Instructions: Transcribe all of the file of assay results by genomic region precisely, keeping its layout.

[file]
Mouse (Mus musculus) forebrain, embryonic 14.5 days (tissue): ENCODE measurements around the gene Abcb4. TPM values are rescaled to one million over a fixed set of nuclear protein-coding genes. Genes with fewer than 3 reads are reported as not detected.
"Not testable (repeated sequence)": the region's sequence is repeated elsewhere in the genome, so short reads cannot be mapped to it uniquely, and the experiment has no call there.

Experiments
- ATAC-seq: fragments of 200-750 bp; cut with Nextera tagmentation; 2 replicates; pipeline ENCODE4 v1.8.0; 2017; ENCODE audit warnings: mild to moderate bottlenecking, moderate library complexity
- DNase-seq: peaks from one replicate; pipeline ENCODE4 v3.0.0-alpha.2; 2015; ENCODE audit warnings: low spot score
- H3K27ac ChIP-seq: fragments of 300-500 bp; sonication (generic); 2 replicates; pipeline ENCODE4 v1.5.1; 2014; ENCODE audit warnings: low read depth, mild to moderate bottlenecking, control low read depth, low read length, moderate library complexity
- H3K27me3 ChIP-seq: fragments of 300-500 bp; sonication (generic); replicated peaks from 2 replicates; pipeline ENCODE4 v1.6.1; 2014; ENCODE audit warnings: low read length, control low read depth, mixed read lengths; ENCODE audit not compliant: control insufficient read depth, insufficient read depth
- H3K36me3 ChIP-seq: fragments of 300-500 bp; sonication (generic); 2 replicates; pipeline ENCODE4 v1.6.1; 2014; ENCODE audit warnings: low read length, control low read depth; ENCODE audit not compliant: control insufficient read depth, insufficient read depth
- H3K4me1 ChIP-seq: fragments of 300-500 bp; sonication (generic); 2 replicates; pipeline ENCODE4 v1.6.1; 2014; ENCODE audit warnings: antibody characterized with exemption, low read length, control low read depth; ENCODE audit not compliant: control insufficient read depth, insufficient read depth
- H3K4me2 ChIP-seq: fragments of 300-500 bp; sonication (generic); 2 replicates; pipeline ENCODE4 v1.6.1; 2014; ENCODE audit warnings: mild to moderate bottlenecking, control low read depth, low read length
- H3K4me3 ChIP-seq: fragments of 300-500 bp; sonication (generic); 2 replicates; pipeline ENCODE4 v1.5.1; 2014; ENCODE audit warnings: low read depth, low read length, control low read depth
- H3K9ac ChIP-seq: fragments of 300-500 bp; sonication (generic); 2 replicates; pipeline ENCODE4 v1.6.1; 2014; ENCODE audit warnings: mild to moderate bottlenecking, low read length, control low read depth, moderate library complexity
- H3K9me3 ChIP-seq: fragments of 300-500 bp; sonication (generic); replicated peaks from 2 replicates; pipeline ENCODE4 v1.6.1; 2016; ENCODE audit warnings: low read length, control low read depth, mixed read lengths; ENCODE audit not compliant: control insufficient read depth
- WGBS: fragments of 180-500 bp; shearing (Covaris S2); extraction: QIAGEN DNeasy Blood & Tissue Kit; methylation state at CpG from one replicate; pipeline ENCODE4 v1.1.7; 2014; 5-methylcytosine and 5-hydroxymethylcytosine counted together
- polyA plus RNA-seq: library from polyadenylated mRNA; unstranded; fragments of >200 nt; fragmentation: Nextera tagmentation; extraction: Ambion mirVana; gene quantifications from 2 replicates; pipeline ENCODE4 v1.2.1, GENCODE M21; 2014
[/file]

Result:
Mouse (Mus musculus) forebrain, embryonic 14.5 days (tissue): ENCODE measurements around the gene Abcb4. TPM values are rescaled to one million over a fixed set of nuclear protein-coding genes. Genes with fewer than 3 reads are reported as not detected.
"Not testable (repeated sequence)": the region's sequence is repeated elsewhere in the genome, so short reads cannot be mapped to it uniquely, and the experiment has no call there.

Experiments
- ATAC-seq: fragments of 200-750 bp; cut with Nextera tagmentation; 2 replicates; pipeline ENCODE4 v1.8.0; 2017; ENCODE audit warnings: mild to moderate bottlenecking, moderate library complexity
- DNase-seq: peaks from one replicate; pipeline ENCODE4 v3.0.0-alpha.2; 2015; ENCODE audit warnings: low spot score
- H3K27ac ChIP-seq: fragments of 300-500 bp; sonication (generic); 2 replicates; pipeline ENCODE4 v1.5.1; 2014; ENCODE audit warnings: low read depth, mild to moderate bottlenecking, control low read depth, low read length, moderate library complexity
- H3K27me3 ChIP-seq: fragments of 300-500 bp; sonication (generic); replicated peaks from 2 replicates; pipeline ENCODE4 v1.6.1; 2014; ENCODE audit warnings: low read length, control low read depth, mixed read lengths; ENCODE audit not compliant: control insufficient read depth, insufficient read depth
- H3K36me3 ChIP-seq: fragments of 300-500 bp; sonication (generic); 2 replicates; pipeline ENCODE4 v1.6.1; 2014; ENCODE audit warnings: low read length, control low read depth; ENCODE audit not compliant: control insufficient read depth, insufficient read depth
- H3K4me1 ChIP-seq: fragments of 300-500 bp; sonication (generic); 2 replicates; pipeline ENCODE4 v1.6.1; 2014; ENCODE audit warnings: antibody characterized with exemption, low read length, control low read depth; ENCODE audit not compliant: control insufficient read depth, insufficient read depth
- H3K4me2 ChIP-seq: fragments of 300-500 bp; sonication (generic); 2 replicates; pipeline ENCODE4 v1.6.1; 2014; ENCODE audit warnings: mild to moderate bottlenecking, control low read depth, low read length
- H3K4me3 ChIP-seq: fragments of 300-500 bp; sonication (generic); 2 replicates; pipeline ENCODE4 v1.5.1; 2014; ENCODE audit warnings: low read depth, low read length, control low read depth
- H3K9ac ChIP-seq: fragments of 300-500 bp; sonication (generic); 2 replicates; pipeline ENCODE4 v1.6.1; 2014; ENCODE audit warnings: mild to moderate bottlenecking, low read length, control low read depth, moderate library complexity
- H3K9me3 ChIP-seq: fragments of 300-500 bp; sonication (generic); replicated peaks from 2 replicates; pipeline ENCODE4 v1.6.1; 2016; ENCODE audit warnings: low read length, control low read depth, mixed read lengths; ENCODE audit not compliant: control insufficient read depth
- WGBS: fragments of 180-500 bp; shearing (Covaris S2); extraction: QIAGEN DNeasy Blood & Tissue Kit; methylation state at CpG from one replicate; pipeline ENCODE4 v1.1.7; 2014; 5-methylcytosine and 5-hydroxymethylcytosine counted together
- polyA plus RNA-seq: library from polyadenylated mRNA; unstranded; fragments of >200 nt; fragmentation: Nextera tagmentation; extraction: Ambion mirVana; gene quantifications from 2 replicates; pipeline ENCODE4 v1.2.1, GENCODE M21; 2014